It’s not too often these days that you see a small saloon car on the road, because hatchbacks and SUVs dominate the sales charts, along with larger, more expensive executive models.

In fact, if you’re after a car of this type there are really only two options: the new Hyundai i30 Fastback (which is actually a five-door) and Mazda’s 3 Fastback, at least until the Honda Civic four-door arrives later in the year.

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It’s fair to say that the i30 and 3 Fastbacks are niche choices and that the regular cars better cater for UK buyers’ tastes. But some people will prefer what these models offer.

Still, there’s no doubt that these two cars tick many of the same boxes on a potential shopping list, so which is the better pick?

Head-to-head

Model: Hyundai i30 Fastback 1.0 T-GDi Premium Mazda 3 Fastback 2.0 Sport Nav
Price: £22,110 £21,395
Engine: 1.0-litre 3cyl turbo petrol 2.0-litre 4cyl petrol
Power/torque: 118bhp/171Nm 118bhp/210Nm
Transmission: Six-speed manual, front-wheel drive Six-speed manual, front-wheel drive
0-60mph/top speed: 10.3 seconds/117mph 10.0 seconds/123mph
Test economy: 35.6mpg 36.9mpg
CO2/tax: 120g/km/£140 119g/km/£140
Options: Metallic paint (£585) Metallic paint (£670), light stone leather trim (£1,200)

Hyundai i30 Fastback

For: More interesting design than regular hatchback version, great infotainment system, comfortable
Against: Not much fun to drive, more expensive than the hatch

Having established itself as a mainstream brand, Hyundai took a big step by designing, developing and testing its new i30 in Europe, for European buyers. That includes the Fastback version, even if it’s not quite as popular as its regular hatchback sibling.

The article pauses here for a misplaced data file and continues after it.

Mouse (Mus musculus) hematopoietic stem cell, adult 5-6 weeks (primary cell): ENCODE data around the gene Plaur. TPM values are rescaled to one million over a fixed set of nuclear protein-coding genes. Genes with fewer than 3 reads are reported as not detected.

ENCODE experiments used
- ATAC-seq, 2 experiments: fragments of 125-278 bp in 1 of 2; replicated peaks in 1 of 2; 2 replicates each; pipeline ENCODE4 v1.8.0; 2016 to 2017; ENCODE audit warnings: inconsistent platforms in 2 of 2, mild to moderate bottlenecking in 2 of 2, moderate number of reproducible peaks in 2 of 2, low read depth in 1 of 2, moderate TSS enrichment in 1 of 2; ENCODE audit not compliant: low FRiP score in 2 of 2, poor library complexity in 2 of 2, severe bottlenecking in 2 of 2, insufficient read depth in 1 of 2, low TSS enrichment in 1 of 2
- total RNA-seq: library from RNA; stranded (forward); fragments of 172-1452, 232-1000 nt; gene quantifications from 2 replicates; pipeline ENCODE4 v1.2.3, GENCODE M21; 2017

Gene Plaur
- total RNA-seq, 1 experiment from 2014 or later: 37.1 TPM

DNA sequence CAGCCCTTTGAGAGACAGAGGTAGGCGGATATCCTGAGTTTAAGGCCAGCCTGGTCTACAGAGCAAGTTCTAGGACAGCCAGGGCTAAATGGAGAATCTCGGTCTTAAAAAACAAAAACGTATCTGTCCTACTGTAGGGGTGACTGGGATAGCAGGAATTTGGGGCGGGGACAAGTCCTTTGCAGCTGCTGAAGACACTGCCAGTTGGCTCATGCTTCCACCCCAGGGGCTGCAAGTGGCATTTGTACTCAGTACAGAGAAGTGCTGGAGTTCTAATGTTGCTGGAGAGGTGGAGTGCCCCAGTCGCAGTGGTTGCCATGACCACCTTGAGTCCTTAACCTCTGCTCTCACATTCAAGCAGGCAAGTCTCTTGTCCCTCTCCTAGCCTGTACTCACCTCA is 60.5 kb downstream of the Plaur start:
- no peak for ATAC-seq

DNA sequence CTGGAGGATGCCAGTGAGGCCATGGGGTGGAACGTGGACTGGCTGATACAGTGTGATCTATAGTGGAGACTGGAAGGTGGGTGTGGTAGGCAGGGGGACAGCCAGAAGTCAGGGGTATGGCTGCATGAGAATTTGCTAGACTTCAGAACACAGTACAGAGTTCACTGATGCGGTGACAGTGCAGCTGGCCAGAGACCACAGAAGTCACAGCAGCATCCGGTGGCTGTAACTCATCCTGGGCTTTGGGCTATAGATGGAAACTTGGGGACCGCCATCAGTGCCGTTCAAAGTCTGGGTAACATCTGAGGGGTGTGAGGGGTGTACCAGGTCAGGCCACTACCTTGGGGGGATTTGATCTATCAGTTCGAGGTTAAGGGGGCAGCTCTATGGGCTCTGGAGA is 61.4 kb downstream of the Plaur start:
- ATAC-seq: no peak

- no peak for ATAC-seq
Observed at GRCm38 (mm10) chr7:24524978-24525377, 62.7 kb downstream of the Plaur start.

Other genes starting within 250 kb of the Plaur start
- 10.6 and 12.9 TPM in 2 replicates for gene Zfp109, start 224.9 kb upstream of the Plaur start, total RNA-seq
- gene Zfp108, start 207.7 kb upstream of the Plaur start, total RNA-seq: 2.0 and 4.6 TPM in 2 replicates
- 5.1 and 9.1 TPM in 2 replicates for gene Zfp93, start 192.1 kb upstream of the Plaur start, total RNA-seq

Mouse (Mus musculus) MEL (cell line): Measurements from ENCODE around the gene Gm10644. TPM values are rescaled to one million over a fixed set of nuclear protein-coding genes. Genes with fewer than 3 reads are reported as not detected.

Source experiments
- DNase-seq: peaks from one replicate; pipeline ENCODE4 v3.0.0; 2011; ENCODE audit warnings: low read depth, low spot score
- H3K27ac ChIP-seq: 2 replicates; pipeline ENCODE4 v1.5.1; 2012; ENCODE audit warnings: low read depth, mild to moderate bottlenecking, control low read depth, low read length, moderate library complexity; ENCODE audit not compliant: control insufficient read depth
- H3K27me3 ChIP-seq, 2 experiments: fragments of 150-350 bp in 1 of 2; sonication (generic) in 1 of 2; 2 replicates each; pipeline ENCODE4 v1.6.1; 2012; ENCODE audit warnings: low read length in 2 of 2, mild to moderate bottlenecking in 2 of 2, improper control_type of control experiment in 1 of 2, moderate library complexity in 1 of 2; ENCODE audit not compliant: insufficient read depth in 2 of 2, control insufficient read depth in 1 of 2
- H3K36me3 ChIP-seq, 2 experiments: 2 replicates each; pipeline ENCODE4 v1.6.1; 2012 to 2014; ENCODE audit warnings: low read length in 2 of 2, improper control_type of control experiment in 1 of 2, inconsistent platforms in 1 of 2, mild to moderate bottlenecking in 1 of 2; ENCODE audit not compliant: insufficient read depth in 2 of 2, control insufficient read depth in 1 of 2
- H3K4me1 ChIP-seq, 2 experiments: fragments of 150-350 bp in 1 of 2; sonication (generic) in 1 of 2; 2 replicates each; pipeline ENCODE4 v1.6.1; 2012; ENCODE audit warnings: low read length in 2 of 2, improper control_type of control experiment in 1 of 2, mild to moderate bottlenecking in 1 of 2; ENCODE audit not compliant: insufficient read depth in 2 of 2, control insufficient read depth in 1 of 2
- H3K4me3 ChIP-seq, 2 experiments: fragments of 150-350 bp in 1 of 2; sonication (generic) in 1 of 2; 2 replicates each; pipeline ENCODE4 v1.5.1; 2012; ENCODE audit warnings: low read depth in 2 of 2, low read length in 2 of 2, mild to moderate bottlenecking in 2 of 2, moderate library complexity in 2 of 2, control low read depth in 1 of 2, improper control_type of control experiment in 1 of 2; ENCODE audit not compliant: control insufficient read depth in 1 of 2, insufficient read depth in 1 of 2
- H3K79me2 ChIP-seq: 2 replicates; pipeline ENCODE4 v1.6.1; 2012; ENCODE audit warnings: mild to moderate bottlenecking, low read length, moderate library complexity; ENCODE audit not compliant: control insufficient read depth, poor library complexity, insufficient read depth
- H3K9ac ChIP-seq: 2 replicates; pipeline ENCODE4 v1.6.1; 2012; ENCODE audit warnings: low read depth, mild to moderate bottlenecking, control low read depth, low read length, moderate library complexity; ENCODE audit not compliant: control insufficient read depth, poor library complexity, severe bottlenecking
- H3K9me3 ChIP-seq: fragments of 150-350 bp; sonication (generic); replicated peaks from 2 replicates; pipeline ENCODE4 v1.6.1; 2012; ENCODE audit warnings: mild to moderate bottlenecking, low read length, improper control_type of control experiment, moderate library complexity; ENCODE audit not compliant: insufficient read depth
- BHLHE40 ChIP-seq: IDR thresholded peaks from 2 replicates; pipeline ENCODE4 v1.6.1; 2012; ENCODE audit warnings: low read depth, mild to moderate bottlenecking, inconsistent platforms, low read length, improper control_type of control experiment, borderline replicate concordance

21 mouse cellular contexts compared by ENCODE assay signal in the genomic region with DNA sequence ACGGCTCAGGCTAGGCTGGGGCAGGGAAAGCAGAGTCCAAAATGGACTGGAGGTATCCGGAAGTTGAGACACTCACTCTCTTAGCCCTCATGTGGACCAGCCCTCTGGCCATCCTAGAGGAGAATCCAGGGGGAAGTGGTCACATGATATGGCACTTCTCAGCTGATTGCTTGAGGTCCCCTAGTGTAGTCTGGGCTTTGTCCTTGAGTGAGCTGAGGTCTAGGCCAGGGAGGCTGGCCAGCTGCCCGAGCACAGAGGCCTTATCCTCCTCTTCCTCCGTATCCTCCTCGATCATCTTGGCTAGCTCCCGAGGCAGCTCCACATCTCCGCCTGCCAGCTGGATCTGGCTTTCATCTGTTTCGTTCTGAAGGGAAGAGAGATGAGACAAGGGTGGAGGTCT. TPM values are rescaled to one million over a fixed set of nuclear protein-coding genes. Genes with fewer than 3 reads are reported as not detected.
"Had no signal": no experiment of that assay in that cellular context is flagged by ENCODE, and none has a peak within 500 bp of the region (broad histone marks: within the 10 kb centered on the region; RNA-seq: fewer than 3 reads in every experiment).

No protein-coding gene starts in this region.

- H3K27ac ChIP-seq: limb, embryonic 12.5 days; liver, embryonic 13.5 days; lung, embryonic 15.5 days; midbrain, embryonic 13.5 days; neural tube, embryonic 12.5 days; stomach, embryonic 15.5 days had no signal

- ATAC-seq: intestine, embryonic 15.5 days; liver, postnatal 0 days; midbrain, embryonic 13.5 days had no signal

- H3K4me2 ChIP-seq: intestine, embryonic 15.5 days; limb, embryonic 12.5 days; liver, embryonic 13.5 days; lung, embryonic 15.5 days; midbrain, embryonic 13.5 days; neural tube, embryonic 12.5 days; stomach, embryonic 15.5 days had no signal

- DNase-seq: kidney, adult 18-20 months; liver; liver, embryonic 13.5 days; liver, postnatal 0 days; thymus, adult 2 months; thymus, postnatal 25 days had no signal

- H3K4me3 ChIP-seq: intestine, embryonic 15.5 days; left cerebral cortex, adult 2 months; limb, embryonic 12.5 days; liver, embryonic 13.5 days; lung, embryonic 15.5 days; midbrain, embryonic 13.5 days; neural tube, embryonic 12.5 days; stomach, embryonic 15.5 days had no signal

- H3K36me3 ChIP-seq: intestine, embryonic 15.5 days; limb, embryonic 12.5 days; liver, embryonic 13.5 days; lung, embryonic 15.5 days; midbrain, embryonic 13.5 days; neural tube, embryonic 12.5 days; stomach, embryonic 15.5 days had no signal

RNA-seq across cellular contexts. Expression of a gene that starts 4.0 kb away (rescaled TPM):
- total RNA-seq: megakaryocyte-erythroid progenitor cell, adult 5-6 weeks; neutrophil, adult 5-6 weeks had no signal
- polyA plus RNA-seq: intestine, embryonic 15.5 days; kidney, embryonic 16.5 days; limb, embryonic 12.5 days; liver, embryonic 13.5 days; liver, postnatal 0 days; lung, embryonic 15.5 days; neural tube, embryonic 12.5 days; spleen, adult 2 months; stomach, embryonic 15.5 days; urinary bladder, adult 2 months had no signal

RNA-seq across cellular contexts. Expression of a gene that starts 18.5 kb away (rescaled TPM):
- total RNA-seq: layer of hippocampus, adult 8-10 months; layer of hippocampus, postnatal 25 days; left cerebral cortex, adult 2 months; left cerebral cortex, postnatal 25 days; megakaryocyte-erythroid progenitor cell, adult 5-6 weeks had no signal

The current i30 range hints at Hyundai’s mainstream sales ambitions with its restrained look, and it’s a similar story inside, where the i30 clearly takes cues from the likes of the Volkswagen Golf. It doesn’t quite pull that off, though, and while quality is good, the design is plain; the Mazda’s interior is more interesting.

New Hyundai i30 Fastback 2018 review

This conservative feel continues under the skin, because the i30 Fastback is quiet and calm on the move. At idle the thrum from the 1.0-litre three-cylinder engine is noisier than the smooth 2.0-litre four-cylinder in the Mazda, but once you get above 30mph the Hyundai is mostly on par with its rival in terms of refinement.

With 118bhp and 171Nm of torque, the unit serves up decent performance, and although the car was a little slower than the Mazda from 0-60mph at the track, in our in-gear tests that better represent real-world use it had the edge.

From 50-70mph in sixth it was over four and a half seconds faster than the 3, which helps out a lot on the motorway; you’ll need to maintain momentum more carefully in the Mazda, or change down to accelerate.

The Hyundai was faster in all of our in-gear assessments, but it did trail its rival by nearly a second covering 30-70mph through the gears.

What’s more important with these models is ride quality, though, and while the i30 deals well with rough roads up to a point, the suspension starts to struggle on uneven surfaces and there’s a more noticeable amount of body movement than in its rival here. The i30 Fastback is a comfortable motorway cruiser, however.

Despite ride comfort being slightly worse than the Mazda’s, the i30 is also quite dull to drive. There’s plenty of grip, but the numb steering takes away from your enjoyment as a driver and body roll in corners is more intrusive than in the Mazda.

The six-speed gearbox and thrummy three-cylinder engine go some way to adding a bit of driver appeal, but it can’t match the sweet-handling Mazda 3 Fastback here. It’s much more suited to a relaxed driving style, but its rival can accommodate that just as well, while also being more fun and engaging.

Testers’ notes:

  • Design: Dashboard design in Hyundai is functional and useful, but there’s little visual interest